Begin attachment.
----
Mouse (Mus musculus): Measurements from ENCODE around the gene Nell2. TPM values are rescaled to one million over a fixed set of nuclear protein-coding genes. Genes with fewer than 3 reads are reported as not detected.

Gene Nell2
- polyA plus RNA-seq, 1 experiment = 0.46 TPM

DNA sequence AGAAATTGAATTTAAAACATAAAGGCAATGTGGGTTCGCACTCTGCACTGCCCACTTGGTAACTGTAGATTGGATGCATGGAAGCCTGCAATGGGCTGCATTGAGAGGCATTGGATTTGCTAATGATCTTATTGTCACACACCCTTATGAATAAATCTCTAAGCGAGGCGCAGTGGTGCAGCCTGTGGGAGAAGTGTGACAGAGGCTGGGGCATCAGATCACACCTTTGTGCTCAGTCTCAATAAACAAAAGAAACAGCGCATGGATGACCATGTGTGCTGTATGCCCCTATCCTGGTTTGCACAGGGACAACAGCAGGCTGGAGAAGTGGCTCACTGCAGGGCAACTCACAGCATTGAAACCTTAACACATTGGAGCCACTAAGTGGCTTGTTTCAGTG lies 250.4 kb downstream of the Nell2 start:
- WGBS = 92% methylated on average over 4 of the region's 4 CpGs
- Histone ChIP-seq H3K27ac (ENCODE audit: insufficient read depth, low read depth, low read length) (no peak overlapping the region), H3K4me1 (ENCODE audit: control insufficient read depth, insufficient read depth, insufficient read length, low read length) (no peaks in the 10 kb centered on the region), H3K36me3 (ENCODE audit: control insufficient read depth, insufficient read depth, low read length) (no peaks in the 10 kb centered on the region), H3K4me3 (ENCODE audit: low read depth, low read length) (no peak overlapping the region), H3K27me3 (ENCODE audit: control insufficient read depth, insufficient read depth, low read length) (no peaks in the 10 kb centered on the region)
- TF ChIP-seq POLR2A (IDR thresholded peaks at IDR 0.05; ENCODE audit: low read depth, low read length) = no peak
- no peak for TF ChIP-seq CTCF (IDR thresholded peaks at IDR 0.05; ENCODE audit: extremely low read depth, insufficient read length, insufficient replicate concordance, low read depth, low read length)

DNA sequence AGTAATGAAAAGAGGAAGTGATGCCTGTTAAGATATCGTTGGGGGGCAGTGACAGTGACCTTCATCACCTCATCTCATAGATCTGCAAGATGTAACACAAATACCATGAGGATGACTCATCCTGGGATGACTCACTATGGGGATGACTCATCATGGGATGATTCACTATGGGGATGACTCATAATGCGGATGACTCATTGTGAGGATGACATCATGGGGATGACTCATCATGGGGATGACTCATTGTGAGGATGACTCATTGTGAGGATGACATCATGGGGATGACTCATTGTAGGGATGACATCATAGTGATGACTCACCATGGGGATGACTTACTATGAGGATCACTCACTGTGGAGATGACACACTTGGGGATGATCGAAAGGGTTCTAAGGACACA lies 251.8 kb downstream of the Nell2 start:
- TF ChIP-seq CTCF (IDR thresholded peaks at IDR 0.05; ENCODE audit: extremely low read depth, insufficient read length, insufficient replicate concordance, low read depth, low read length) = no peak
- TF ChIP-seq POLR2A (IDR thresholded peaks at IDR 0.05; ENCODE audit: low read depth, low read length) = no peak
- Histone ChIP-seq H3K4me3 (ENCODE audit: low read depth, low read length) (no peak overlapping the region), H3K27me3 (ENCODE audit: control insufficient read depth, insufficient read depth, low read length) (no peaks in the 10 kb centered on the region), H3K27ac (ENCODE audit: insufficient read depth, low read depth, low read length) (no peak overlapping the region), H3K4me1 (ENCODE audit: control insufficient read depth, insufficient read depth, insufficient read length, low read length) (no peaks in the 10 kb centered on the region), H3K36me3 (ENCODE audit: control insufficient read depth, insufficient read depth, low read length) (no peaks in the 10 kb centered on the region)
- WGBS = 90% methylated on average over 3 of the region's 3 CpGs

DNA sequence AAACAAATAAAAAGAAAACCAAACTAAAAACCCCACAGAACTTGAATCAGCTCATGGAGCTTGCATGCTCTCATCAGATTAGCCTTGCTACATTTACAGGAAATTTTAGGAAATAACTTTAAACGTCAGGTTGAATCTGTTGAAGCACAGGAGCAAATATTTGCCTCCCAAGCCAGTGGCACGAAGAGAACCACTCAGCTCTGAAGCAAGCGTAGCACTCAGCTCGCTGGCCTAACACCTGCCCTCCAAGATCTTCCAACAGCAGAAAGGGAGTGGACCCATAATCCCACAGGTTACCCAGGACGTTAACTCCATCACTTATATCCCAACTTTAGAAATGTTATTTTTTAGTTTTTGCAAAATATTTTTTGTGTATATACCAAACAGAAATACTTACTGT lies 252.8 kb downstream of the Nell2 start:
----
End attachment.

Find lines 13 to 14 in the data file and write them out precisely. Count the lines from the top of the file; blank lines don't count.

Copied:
- WGBS = 90% methylated on average over 3 of the region's 3 CpGs

DNA sequence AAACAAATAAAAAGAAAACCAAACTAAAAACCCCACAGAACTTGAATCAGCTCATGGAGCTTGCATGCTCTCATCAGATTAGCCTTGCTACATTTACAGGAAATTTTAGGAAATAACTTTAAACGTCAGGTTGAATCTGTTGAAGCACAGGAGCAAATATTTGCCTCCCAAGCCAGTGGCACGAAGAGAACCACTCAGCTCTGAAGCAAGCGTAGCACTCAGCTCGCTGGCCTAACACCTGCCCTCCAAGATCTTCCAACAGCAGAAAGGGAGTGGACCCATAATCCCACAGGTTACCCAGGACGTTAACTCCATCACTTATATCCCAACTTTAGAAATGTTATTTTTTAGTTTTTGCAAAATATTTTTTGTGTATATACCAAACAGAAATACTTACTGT lies 252.8 kb downstream of the Nell2 start: